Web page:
What if you could stop a senior citizen’s fall before it happened? Or predict a disease in its early stages? Janet Light, a professor of computer science at UNB Saint John, is developing technologies that could do just that.
Dr. Light and her team of undergraduate and graduate students are working on a fall detection device and algorithm that will forewarn of falls in Alzheimer patients, as well as a technology platform that could help detect emerging health problems.
On fall detection, they have developed two systems – the first uses an accelerometer to measure acceleration while the second employs an electrocardiogram band to monitor heart rate. These, along with motion sensors, smart cameras, bed sensors and shoe sensors, all non-invasive and almost invisible to the user, have been used in a fall detection study on Alzheimer patients at a New Brunswick nursing home.
The data collected from these sensors is sent wirelessly to servers where it is analyzed using a machine learning algorithm that is able to detect any anomalies. Caregivers, who are connected to the same system as patients, receive alerts through the system or to their portable device, when an anomaly is detected.
The staff at the nursing home often ask Dr. Light how quickly these predictions can be made. How quickly can she predict a fall? How quickly can she predict a disease?
“With newer models and with newer methods we are trying to predict quickly as well as more accurately so that we can prevent those incidents,” she says.
Doctoral student Alireza Manashty is developing an innovative cloud services framework to help these health monitoring systems work together, enabling detection and prediction in near real time speed. He was awarded a $20,000 research grant from Microsoft to develop and test his framework within the tech giant’s cloud services.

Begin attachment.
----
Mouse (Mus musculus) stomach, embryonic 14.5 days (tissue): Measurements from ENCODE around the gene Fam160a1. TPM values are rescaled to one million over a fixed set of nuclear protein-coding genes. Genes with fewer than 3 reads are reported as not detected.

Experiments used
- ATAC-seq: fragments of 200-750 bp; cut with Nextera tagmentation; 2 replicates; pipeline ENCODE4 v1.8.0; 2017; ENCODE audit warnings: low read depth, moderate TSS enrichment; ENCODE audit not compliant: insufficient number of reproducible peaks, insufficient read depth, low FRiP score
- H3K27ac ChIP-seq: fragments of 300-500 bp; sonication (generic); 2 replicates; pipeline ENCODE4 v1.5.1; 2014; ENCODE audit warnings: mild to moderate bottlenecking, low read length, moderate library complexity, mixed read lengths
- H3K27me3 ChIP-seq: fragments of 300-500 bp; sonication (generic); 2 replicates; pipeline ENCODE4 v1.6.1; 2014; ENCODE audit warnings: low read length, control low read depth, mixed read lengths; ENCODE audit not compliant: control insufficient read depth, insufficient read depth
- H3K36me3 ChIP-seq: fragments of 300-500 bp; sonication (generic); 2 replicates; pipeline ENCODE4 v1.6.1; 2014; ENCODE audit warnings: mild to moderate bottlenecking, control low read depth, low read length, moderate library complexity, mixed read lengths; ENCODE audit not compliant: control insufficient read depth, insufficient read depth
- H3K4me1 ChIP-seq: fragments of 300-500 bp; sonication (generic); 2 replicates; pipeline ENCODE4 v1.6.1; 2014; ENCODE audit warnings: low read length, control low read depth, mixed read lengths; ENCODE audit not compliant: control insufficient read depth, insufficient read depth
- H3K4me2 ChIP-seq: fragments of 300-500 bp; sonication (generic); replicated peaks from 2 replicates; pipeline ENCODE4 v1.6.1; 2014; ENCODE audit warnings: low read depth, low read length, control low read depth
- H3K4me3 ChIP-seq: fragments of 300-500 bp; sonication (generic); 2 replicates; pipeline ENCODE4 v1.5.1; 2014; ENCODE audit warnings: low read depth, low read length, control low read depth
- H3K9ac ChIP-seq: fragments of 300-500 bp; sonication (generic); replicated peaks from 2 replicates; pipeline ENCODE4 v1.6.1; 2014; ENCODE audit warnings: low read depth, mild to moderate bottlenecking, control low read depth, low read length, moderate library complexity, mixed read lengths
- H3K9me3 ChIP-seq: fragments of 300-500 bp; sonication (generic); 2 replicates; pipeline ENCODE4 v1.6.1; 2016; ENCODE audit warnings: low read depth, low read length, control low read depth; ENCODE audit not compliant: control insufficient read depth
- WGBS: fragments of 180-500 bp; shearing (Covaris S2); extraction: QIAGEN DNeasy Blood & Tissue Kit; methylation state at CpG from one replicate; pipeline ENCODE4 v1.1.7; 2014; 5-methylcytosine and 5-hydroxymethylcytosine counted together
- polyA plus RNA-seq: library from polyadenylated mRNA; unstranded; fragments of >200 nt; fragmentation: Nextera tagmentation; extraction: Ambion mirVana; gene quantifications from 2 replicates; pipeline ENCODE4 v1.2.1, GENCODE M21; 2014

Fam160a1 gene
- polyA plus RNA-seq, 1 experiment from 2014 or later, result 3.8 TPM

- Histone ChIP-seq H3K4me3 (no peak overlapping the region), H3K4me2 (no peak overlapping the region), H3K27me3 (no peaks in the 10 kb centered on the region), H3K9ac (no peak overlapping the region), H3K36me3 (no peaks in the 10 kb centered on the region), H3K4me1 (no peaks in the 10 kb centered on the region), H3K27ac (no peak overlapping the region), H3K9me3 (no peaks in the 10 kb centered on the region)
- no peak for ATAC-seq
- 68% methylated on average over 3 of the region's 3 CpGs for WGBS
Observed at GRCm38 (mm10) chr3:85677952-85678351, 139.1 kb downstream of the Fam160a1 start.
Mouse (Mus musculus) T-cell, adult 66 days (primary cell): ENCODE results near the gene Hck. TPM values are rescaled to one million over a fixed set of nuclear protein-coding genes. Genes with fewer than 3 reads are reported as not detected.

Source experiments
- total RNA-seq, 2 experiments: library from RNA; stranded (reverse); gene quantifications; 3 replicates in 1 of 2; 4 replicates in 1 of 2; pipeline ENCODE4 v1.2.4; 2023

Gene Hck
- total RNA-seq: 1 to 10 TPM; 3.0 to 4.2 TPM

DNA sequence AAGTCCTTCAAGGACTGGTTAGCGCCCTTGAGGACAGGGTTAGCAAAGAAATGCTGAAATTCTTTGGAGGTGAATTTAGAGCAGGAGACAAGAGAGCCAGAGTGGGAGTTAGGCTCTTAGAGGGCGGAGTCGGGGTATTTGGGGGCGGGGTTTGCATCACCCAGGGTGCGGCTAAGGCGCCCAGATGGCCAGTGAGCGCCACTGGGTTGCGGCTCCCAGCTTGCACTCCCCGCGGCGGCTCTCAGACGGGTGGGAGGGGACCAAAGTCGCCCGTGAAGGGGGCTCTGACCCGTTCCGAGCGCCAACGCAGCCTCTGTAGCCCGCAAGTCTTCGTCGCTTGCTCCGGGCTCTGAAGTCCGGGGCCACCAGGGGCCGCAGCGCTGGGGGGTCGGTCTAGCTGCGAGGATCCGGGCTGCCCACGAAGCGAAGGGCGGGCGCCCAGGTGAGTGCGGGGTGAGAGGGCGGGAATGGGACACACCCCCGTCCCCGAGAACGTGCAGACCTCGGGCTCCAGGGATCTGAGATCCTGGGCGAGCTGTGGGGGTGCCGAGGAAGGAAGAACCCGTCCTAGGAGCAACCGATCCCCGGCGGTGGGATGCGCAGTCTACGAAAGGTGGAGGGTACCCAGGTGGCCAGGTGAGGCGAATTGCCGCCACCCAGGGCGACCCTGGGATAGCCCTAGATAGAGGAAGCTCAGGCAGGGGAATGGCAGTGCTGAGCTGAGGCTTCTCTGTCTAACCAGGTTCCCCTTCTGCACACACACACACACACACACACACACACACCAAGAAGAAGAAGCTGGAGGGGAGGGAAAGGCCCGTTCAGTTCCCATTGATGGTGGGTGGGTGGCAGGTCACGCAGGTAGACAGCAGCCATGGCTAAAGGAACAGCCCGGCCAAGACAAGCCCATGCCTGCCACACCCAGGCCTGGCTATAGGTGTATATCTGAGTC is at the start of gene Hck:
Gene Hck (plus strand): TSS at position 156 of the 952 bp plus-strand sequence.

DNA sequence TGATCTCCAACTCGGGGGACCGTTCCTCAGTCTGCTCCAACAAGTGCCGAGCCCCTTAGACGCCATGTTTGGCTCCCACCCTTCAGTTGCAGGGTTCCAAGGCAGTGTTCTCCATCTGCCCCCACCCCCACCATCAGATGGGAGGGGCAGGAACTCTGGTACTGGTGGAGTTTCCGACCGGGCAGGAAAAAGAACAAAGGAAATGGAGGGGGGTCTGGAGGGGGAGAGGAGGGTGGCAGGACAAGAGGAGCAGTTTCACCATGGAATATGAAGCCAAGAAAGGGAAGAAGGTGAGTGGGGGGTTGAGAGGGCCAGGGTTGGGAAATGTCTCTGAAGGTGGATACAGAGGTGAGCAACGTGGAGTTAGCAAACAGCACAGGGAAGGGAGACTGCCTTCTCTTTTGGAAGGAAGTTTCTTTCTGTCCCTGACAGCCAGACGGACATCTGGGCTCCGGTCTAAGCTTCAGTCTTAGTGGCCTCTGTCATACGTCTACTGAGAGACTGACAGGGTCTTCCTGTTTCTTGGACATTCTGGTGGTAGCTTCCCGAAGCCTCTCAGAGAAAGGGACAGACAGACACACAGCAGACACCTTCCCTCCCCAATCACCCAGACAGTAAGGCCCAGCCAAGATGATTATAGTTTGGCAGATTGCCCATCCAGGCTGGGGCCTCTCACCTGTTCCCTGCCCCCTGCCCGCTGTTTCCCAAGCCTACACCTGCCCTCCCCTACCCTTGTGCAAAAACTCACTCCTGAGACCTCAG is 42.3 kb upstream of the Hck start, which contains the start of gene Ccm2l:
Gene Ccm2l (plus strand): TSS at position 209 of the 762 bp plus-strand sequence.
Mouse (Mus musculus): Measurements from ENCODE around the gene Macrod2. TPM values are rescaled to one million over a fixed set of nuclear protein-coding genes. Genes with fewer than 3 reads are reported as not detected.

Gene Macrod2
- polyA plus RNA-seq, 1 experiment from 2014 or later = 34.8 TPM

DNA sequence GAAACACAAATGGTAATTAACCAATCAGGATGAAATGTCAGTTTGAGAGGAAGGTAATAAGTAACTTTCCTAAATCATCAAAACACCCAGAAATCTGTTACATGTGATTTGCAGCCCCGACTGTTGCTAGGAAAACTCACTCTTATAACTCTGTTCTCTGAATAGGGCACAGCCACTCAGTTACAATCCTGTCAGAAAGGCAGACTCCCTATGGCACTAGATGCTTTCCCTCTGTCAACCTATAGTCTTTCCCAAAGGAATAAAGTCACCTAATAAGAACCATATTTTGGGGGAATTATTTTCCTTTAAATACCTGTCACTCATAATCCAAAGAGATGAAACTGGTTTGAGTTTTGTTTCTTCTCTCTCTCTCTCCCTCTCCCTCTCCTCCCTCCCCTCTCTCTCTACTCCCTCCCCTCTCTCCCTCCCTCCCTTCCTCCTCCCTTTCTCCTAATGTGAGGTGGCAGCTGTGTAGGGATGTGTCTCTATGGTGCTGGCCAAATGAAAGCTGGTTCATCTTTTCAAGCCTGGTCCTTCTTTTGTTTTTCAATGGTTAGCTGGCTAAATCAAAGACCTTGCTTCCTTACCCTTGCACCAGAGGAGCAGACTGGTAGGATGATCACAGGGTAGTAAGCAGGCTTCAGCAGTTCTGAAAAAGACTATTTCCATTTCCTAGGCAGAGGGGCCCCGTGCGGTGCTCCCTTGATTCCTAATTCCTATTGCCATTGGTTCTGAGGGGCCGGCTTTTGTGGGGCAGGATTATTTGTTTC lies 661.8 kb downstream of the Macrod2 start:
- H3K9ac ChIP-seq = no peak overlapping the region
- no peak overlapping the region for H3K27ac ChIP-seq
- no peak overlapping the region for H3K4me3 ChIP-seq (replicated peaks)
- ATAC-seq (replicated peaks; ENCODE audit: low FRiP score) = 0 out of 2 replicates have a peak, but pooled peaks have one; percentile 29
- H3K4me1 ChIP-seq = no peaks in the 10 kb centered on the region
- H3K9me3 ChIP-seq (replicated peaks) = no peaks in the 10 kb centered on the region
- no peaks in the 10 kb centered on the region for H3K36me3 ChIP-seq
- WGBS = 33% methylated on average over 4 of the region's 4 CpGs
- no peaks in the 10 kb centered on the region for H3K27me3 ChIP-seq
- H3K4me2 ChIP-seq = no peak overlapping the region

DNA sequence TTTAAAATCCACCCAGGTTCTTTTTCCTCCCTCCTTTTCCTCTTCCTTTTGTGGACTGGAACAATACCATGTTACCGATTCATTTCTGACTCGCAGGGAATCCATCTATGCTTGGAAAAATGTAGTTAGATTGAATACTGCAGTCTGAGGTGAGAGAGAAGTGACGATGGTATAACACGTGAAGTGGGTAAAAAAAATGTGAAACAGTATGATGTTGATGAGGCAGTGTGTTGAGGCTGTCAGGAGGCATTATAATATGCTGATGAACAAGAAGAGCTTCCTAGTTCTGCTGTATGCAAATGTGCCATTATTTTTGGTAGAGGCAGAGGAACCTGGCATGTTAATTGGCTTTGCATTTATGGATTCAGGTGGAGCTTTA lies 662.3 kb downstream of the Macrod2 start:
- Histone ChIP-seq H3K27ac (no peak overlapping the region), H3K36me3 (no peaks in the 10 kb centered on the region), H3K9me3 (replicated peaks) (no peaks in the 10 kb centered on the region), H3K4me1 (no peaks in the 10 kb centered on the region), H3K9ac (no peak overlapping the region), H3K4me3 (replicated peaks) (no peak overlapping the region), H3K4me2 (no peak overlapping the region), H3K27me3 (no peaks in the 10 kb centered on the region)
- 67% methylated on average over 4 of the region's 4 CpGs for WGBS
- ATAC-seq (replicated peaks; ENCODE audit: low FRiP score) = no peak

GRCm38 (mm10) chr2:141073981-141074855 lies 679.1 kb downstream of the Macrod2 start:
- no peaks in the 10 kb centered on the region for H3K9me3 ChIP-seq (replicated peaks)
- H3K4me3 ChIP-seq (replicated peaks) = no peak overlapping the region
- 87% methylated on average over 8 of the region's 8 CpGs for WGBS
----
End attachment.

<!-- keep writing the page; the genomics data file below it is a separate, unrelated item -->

“The solution is called HEAL – Healthcare Event Aggregation Lab,” he says. “It aims to connect different systems together in order to aggregate different health signals and help predict healthcare anomalies.”
This technology will enable Dr. Light and her team to analyze daily anomalies and lifestyle routines, detecting patterns that could lead to disease in the future. Early detection allows the user to modify their lifestyle, possibly preventing future health problems.
HEAL will also have the capability to analyze the daily routines of people living with certain diseases, enabling them to match health patterns with those they are regularly monitoring. Finding a match may lead to predicting a disease.
In 2015, Uman Yadav, an electronics and communication engineering student from Surat, India, was brought onboard, thanks to the Mitacs Globalink Research Internship program, which connects universities and businesses with skilled undergraduate and graduate students from around the world.
These are smart kids, says Dr. Light. They come to UNB for 16 weeks and help my research team with development testing and field testing.
Mr. Yadav worked closely with Mr. Manashty to develop the platform and predictive models.
Such a system provides the potential to curb traumatic incidents, as well as improve the quality of life for many senior citizens.